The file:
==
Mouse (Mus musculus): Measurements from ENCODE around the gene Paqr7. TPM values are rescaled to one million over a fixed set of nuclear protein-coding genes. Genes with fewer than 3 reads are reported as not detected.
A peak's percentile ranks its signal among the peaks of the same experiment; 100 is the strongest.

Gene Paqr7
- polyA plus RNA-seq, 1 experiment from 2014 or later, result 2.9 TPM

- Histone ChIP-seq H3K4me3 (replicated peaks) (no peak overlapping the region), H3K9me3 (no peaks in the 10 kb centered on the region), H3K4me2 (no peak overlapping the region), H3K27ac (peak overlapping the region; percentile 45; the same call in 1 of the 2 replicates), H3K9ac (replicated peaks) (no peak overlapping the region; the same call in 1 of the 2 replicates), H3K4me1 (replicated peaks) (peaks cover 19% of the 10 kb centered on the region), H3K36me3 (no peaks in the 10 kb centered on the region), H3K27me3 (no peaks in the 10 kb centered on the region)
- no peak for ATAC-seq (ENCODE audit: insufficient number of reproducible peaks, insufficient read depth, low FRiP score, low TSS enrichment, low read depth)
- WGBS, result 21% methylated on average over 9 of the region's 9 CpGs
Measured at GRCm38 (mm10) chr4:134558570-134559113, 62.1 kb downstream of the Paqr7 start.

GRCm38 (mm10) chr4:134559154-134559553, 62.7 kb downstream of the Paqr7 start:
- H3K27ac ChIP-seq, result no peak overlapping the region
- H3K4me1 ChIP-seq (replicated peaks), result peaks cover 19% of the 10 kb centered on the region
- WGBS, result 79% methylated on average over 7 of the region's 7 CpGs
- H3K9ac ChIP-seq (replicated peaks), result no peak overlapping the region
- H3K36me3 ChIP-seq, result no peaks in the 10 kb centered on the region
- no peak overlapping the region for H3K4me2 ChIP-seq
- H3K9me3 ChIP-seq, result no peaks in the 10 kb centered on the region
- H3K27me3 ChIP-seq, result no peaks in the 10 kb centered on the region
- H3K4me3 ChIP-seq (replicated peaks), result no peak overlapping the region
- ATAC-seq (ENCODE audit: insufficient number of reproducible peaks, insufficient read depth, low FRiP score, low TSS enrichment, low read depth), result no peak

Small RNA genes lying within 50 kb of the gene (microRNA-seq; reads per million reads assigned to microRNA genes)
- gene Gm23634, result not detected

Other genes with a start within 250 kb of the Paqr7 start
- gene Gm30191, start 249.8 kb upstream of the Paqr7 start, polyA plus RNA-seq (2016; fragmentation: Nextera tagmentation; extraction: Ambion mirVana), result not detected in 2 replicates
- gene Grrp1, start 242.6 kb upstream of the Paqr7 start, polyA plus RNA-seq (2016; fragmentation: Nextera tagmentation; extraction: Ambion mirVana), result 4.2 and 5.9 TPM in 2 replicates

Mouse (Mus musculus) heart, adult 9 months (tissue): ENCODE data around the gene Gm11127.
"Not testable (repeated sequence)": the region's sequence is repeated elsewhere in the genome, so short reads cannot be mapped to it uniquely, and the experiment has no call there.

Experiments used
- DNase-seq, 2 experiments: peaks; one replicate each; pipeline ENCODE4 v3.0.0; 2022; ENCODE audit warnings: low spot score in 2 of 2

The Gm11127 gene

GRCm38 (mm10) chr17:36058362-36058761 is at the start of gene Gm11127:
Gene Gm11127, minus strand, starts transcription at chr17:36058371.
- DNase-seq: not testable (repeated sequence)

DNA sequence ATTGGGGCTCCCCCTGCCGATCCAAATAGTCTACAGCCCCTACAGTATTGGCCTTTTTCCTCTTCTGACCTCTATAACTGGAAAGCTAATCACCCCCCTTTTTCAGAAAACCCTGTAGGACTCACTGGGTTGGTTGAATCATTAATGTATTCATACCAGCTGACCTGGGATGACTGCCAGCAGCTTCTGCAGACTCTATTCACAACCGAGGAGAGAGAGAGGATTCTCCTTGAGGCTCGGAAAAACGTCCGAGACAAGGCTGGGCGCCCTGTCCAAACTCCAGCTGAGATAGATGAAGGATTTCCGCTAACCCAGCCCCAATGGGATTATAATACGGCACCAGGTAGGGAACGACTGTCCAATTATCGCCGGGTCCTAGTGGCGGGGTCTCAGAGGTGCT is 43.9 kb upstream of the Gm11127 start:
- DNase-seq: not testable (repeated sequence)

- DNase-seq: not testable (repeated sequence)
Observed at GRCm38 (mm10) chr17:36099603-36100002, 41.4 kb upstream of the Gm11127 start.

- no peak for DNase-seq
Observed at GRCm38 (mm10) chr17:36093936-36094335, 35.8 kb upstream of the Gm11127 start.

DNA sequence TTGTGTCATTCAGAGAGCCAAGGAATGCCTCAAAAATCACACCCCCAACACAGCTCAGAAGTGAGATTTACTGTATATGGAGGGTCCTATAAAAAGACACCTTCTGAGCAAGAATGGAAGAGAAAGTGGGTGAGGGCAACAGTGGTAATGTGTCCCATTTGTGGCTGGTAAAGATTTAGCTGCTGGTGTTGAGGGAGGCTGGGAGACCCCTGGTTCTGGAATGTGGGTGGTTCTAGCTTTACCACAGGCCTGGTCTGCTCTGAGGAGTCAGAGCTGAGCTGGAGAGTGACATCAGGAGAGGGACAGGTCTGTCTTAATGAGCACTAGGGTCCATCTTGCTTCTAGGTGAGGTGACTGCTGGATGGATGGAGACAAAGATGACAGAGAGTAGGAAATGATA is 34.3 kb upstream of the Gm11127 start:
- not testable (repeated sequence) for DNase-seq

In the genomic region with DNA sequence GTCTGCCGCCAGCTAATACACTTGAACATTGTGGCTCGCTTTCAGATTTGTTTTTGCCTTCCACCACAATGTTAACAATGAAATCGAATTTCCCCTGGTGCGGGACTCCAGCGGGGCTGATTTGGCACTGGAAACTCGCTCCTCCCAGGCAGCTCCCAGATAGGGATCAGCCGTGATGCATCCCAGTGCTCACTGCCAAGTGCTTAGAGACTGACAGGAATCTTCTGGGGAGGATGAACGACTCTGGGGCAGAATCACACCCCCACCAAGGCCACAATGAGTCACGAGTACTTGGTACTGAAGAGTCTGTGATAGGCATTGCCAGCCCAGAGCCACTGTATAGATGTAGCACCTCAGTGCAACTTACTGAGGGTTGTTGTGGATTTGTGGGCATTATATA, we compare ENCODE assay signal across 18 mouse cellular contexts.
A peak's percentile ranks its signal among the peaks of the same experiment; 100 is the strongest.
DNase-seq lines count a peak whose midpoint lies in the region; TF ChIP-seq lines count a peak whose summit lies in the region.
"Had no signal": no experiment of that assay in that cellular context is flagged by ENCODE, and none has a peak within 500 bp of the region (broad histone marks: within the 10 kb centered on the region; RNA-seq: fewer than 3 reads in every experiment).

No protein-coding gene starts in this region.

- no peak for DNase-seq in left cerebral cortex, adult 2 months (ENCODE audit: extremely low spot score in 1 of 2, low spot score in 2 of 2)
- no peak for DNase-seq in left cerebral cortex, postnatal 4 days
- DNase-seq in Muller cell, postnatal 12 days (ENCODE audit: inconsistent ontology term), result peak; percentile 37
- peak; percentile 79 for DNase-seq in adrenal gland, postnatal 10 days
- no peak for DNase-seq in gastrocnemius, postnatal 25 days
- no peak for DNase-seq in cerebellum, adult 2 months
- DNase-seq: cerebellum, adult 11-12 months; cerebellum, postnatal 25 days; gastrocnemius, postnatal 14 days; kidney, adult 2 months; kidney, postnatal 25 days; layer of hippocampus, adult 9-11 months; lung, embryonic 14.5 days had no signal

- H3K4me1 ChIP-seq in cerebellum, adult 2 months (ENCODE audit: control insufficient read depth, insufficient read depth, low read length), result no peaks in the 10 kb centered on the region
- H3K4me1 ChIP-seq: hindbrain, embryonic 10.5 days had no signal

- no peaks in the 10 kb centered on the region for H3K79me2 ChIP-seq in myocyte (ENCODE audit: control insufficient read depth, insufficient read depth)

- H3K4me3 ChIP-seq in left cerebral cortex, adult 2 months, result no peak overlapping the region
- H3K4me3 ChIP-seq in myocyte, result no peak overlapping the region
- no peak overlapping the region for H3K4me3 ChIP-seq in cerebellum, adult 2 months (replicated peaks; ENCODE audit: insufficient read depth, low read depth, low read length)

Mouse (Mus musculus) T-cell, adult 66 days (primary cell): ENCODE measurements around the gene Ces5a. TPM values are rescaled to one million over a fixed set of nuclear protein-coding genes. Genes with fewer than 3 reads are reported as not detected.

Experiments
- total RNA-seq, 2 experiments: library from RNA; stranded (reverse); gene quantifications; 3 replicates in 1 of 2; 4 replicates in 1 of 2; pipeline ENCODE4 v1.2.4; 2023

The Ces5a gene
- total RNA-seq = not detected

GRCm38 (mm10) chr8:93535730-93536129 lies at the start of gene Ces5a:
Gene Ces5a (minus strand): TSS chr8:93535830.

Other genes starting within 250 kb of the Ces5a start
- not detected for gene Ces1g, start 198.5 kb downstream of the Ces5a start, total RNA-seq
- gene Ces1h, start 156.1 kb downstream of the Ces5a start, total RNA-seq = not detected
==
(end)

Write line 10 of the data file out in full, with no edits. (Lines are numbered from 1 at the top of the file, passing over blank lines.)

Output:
- H3K27ac ChIP-seq, result no peak overlapping the region